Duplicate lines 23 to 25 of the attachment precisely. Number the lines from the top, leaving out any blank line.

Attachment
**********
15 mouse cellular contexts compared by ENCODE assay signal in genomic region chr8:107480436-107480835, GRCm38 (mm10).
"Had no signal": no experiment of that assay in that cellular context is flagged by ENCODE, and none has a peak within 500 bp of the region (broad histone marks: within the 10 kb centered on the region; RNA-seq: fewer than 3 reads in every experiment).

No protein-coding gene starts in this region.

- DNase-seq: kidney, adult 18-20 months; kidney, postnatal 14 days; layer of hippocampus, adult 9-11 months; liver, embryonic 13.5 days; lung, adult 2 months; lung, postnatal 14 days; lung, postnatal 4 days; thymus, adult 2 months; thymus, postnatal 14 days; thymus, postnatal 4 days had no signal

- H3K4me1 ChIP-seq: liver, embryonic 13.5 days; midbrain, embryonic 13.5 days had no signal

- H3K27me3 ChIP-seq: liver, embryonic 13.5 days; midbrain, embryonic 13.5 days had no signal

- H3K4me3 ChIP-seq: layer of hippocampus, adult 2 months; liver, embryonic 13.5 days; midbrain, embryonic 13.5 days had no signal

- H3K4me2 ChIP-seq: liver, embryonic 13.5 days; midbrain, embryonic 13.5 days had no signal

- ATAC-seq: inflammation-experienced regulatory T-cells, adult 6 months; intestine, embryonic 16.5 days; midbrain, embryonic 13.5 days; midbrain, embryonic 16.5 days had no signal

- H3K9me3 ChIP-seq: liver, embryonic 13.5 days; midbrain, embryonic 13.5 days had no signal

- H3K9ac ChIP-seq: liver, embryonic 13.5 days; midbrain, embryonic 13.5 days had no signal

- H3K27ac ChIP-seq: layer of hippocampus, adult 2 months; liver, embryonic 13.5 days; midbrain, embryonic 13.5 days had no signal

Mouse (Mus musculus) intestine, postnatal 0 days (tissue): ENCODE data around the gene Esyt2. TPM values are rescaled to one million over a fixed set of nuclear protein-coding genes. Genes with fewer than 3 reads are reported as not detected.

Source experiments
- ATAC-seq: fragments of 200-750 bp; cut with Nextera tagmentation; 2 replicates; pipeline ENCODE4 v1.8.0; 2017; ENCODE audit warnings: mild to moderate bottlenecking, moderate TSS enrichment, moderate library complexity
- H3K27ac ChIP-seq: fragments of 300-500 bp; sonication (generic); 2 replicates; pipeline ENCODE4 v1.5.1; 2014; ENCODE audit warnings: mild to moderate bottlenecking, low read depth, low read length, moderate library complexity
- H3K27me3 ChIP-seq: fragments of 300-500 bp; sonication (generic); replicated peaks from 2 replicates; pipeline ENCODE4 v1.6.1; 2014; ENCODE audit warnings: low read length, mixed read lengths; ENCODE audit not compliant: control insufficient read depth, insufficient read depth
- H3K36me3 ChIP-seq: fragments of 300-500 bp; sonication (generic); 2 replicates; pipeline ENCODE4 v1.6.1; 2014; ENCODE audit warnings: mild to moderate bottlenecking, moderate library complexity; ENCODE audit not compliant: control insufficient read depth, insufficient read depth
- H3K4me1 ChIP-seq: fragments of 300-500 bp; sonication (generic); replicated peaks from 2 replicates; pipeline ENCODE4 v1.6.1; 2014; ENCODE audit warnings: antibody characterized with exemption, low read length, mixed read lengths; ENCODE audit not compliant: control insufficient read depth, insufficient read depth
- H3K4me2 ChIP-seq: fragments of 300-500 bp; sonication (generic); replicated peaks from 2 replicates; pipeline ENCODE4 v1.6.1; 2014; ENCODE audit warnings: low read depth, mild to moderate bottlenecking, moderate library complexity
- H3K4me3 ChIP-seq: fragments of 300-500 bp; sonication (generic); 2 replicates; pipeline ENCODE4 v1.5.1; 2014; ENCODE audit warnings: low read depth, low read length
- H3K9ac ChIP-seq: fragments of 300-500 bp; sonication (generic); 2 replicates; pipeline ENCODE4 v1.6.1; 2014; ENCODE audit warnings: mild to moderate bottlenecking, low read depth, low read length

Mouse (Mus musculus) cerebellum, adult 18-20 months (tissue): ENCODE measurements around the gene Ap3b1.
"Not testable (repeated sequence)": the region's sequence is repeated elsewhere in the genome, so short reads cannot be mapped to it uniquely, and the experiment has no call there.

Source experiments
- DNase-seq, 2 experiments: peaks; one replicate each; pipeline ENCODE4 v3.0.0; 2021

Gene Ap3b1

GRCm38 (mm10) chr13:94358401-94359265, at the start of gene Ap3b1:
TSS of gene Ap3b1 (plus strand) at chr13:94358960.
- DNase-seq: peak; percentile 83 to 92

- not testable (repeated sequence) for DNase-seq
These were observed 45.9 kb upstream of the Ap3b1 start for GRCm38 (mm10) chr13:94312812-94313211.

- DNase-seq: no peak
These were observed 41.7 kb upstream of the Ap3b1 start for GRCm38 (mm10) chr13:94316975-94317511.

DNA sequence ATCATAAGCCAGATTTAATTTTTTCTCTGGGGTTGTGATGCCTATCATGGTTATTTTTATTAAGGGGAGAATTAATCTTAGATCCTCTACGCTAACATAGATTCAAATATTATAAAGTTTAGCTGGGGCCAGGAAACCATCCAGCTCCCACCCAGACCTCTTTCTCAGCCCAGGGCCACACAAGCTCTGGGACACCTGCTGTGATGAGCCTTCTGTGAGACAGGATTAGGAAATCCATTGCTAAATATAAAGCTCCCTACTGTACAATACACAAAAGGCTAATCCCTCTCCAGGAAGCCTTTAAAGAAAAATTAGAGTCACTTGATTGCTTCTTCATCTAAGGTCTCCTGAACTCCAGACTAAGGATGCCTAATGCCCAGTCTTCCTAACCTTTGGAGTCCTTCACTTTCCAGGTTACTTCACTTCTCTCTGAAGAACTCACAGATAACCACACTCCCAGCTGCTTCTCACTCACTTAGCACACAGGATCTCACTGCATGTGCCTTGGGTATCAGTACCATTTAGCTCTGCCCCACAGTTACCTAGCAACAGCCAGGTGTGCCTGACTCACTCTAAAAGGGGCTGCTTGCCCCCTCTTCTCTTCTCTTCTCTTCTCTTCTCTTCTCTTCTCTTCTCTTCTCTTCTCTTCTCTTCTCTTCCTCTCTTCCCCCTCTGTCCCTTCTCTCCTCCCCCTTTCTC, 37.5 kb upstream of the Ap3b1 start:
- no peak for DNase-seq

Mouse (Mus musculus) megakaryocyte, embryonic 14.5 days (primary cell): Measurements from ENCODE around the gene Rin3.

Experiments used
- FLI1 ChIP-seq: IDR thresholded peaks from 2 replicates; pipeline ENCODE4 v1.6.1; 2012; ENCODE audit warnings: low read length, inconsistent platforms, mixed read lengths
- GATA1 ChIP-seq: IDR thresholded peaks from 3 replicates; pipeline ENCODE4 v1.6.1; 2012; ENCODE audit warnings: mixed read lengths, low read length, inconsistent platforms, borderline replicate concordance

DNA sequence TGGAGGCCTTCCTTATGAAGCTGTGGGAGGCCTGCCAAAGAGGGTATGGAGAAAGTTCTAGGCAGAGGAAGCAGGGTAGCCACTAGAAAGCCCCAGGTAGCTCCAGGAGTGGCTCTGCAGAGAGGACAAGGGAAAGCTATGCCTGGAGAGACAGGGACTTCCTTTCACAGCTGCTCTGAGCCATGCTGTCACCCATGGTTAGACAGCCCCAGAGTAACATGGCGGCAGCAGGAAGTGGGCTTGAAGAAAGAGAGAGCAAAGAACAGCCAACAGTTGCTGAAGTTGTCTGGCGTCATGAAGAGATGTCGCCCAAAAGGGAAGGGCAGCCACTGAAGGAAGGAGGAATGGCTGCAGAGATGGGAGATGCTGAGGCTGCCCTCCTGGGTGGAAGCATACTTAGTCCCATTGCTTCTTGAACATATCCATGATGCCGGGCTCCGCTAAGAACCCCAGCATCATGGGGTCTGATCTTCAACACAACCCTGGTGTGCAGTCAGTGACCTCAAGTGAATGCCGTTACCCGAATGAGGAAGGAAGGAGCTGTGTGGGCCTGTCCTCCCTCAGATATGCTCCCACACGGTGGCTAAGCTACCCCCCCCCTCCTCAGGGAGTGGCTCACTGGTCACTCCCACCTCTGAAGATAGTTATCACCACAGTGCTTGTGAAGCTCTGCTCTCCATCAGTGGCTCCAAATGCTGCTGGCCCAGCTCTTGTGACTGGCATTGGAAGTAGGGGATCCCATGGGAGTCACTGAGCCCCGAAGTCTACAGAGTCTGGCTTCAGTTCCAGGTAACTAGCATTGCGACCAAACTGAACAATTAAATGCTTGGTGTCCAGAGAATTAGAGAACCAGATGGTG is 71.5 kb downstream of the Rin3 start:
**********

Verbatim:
Mouse (Mus musculus) cerebellum, adult 18-20 months (tissue): ENCODE measurements around the gene Ap3b1.
"Not testable (repeated sequence)": the region's sequence is repeated elsewhere in the genome, so short reads cannot be mapped to it uniquely, and the experiment has no call there.

Source experiments